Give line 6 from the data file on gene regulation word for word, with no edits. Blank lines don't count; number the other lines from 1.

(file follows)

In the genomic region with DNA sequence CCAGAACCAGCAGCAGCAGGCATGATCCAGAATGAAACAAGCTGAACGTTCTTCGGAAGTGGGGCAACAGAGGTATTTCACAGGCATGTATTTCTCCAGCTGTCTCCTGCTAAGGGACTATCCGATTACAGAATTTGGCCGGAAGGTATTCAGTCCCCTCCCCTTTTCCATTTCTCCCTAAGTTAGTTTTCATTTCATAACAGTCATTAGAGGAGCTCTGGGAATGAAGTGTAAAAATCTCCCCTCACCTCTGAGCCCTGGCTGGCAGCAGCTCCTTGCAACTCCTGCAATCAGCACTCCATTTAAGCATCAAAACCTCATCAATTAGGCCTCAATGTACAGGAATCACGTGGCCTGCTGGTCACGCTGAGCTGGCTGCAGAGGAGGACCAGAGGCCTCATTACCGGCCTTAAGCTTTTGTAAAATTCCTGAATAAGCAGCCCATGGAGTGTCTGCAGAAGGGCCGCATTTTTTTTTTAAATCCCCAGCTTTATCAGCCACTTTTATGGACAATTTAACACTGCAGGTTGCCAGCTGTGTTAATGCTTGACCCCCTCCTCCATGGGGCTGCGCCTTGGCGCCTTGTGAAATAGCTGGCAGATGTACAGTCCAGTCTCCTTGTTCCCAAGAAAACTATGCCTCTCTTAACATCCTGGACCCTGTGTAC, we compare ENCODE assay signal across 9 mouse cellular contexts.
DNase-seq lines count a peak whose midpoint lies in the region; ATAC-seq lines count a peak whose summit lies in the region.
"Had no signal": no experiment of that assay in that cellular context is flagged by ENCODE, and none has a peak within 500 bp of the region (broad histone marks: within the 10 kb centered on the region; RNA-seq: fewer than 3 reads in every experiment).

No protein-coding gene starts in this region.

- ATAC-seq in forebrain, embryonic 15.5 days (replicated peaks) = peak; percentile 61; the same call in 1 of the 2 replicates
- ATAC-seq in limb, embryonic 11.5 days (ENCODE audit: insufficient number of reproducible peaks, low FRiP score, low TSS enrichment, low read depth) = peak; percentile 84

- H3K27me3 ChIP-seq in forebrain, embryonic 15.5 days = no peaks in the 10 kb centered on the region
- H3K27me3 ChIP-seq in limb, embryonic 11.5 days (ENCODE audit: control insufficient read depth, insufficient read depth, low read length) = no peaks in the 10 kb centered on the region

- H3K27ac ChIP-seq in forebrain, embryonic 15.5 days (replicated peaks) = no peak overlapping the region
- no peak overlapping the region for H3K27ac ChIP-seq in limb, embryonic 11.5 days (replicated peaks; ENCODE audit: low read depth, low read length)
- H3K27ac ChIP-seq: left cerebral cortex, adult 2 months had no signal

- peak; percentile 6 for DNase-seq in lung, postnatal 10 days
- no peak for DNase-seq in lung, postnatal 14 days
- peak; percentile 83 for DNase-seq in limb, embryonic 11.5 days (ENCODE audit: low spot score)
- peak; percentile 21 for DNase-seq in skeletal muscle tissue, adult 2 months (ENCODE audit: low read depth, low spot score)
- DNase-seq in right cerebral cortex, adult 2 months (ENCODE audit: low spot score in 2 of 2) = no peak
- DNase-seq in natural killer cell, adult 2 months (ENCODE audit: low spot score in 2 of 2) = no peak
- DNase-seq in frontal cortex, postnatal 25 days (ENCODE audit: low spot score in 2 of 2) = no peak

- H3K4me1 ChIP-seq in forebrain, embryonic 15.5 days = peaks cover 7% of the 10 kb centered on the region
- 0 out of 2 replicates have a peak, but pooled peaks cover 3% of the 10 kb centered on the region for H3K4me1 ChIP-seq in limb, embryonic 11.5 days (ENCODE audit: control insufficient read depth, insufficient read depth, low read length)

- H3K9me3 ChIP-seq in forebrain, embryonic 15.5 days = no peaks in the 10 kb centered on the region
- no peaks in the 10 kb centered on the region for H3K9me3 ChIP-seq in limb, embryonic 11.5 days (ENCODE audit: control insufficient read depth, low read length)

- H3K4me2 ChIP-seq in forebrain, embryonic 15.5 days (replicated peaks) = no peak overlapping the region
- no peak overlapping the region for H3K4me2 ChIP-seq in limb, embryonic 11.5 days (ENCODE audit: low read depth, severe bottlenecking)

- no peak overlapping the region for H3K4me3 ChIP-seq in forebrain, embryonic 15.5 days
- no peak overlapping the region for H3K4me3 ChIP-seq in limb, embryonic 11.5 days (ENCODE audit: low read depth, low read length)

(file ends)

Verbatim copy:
- ATAC-seq in limb, embryonic 11.5 days (ENCODE audit: insufficient number of reproducible peaks, low FRiP score, low TSS enrichment, low read depth) = peak; percentile 84